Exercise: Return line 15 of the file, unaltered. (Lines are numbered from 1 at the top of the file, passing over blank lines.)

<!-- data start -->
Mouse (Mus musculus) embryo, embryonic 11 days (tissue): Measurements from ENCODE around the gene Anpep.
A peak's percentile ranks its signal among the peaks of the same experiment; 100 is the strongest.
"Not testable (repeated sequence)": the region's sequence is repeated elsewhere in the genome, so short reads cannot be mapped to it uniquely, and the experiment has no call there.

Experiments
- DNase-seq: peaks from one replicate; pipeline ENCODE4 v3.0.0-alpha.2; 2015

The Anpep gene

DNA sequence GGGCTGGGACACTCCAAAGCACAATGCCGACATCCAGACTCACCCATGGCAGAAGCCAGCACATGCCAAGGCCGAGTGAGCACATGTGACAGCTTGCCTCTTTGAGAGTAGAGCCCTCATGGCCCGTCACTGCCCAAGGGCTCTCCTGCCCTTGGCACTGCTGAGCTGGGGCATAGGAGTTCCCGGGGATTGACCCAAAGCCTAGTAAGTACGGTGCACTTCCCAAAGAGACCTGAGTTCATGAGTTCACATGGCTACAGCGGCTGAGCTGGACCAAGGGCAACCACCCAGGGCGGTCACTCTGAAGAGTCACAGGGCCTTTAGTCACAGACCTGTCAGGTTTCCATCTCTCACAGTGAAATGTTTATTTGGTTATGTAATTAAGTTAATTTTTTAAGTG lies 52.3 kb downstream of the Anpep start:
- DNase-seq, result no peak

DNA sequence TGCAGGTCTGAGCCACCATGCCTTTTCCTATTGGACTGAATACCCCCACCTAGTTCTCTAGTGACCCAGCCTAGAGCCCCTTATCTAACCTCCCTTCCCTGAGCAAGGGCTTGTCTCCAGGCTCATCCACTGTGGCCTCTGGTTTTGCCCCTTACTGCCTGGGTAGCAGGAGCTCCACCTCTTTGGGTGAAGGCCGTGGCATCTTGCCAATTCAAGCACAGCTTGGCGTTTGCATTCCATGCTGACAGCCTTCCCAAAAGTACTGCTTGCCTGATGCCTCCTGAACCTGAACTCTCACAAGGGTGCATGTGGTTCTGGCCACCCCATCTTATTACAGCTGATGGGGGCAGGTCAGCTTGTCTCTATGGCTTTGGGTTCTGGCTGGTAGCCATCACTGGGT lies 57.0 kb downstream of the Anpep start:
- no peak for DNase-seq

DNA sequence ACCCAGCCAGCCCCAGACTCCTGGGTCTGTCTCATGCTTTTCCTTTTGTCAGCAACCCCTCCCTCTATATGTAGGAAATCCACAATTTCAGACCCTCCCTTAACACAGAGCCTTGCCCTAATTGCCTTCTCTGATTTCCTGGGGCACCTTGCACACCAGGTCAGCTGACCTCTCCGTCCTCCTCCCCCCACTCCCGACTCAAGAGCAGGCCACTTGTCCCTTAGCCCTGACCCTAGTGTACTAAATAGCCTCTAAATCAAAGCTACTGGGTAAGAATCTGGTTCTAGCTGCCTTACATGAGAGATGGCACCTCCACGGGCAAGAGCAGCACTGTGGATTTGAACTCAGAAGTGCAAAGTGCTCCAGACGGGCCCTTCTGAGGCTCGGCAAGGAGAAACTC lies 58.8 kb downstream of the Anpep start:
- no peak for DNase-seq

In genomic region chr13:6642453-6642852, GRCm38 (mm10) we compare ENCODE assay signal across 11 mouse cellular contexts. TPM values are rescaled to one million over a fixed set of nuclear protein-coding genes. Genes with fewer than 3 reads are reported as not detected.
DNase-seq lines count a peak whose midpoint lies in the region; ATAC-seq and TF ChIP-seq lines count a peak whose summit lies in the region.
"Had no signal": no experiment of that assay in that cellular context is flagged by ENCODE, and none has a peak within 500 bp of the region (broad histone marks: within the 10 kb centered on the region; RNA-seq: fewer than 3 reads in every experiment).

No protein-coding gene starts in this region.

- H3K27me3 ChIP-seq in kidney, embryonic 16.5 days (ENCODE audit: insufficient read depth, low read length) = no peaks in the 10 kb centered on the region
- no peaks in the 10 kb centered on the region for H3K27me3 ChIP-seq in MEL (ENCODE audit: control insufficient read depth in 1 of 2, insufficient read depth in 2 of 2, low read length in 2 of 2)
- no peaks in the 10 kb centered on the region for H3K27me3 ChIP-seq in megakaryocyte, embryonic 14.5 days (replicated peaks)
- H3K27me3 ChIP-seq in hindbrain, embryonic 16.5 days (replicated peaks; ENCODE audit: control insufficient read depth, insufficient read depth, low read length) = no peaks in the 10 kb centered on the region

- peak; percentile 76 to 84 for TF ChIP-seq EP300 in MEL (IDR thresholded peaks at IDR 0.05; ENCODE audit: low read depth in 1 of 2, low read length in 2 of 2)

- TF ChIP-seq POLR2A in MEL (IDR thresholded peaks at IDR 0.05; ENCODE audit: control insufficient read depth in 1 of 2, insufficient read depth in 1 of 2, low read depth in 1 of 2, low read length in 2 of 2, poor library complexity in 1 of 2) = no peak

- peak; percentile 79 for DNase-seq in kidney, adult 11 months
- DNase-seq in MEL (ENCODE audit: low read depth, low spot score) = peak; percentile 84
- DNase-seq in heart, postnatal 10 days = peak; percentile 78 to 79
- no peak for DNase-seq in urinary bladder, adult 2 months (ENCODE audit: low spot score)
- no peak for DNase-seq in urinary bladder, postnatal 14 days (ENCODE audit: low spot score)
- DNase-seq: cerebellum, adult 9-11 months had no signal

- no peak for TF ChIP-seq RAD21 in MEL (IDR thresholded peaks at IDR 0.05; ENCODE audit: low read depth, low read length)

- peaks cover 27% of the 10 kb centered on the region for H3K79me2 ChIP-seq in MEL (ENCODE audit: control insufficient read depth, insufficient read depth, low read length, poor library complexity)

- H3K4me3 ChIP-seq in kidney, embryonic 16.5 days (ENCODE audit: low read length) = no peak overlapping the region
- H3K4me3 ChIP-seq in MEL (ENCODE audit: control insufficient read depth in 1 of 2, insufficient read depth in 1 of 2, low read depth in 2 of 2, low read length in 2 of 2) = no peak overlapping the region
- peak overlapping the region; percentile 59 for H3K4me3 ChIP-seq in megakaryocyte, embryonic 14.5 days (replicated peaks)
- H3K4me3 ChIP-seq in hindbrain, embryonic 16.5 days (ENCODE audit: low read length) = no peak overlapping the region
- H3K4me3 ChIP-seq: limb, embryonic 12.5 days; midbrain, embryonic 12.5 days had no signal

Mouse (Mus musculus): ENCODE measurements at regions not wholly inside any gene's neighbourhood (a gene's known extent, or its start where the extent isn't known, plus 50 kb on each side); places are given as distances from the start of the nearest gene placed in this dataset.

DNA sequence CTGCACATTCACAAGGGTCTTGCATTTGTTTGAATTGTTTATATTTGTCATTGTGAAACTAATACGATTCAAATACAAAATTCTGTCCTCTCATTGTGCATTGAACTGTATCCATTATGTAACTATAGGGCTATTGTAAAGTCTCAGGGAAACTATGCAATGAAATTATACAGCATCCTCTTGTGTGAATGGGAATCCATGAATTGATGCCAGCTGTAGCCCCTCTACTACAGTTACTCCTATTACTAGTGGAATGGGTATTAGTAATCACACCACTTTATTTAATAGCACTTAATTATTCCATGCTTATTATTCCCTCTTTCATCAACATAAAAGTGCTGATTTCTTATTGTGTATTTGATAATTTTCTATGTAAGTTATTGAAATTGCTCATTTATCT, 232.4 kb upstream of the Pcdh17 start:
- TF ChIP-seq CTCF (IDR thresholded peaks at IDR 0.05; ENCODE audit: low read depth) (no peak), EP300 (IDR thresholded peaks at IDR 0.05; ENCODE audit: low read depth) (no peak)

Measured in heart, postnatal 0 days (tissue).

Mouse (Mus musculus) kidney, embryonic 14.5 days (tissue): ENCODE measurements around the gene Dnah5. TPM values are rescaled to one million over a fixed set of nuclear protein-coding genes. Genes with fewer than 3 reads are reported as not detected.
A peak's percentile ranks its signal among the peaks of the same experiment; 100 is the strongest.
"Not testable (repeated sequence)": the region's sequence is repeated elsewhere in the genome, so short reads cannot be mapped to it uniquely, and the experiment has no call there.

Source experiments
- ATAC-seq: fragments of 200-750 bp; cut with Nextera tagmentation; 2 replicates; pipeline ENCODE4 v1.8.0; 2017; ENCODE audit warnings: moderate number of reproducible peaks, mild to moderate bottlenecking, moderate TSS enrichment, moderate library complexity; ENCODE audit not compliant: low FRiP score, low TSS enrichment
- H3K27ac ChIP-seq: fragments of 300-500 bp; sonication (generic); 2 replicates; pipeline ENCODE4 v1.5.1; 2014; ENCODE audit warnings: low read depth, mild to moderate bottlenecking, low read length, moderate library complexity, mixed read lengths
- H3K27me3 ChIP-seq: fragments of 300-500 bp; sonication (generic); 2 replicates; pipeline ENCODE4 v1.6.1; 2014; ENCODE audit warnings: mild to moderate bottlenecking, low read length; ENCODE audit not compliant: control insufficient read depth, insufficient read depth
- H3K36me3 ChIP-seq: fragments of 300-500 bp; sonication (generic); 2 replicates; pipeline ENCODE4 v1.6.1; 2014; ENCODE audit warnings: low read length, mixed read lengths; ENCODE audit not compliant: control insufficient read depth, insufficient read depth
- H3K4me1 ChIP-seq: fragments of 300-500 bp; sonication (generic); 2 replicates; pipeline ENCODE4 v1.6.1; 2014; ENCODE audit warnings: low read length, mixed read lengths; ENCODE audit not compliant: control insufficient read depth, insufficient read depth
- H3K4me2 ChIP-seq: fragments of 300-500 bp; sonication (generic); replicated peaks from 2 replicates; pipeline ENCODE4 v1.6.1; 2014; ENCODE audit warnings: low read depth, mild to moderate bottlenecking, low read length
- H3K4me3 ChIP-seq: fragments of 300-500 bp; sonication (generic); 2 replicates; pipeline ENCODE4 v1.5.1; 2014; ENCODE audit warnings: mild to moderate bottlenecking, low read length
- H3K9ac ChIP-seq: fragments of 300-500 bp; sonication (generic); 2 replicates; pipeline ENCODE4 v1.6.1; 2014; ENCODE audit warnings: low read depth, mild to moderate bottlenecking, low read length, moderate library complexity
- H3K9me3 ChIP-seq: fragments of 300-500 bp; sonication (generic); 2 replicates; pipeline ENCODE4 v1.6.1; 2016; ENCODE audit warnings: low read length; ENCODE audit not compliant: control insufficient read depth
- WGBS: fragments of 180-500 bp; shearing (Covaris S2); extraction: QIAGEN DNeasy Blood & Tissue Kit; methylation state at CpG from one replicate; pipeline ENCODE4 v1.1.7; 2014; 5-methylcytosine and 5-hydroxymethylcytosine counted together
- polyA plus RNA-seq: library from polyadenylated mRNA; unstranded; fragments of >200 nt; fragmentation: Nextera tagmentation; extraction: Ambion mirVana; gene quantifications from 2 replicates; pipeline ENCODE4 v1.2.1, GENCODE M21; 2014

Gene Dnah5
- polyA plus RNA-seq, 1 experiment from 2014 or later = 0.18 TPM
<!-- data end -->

"Had no signal": no experiment of that assay in that cellular context is flagged by ENCODE, and none has a peak within 500 bp of the region (broad histone marks: within the 10 kb centered on the region; RNA-seq: fewer than 3 reads in every experiment).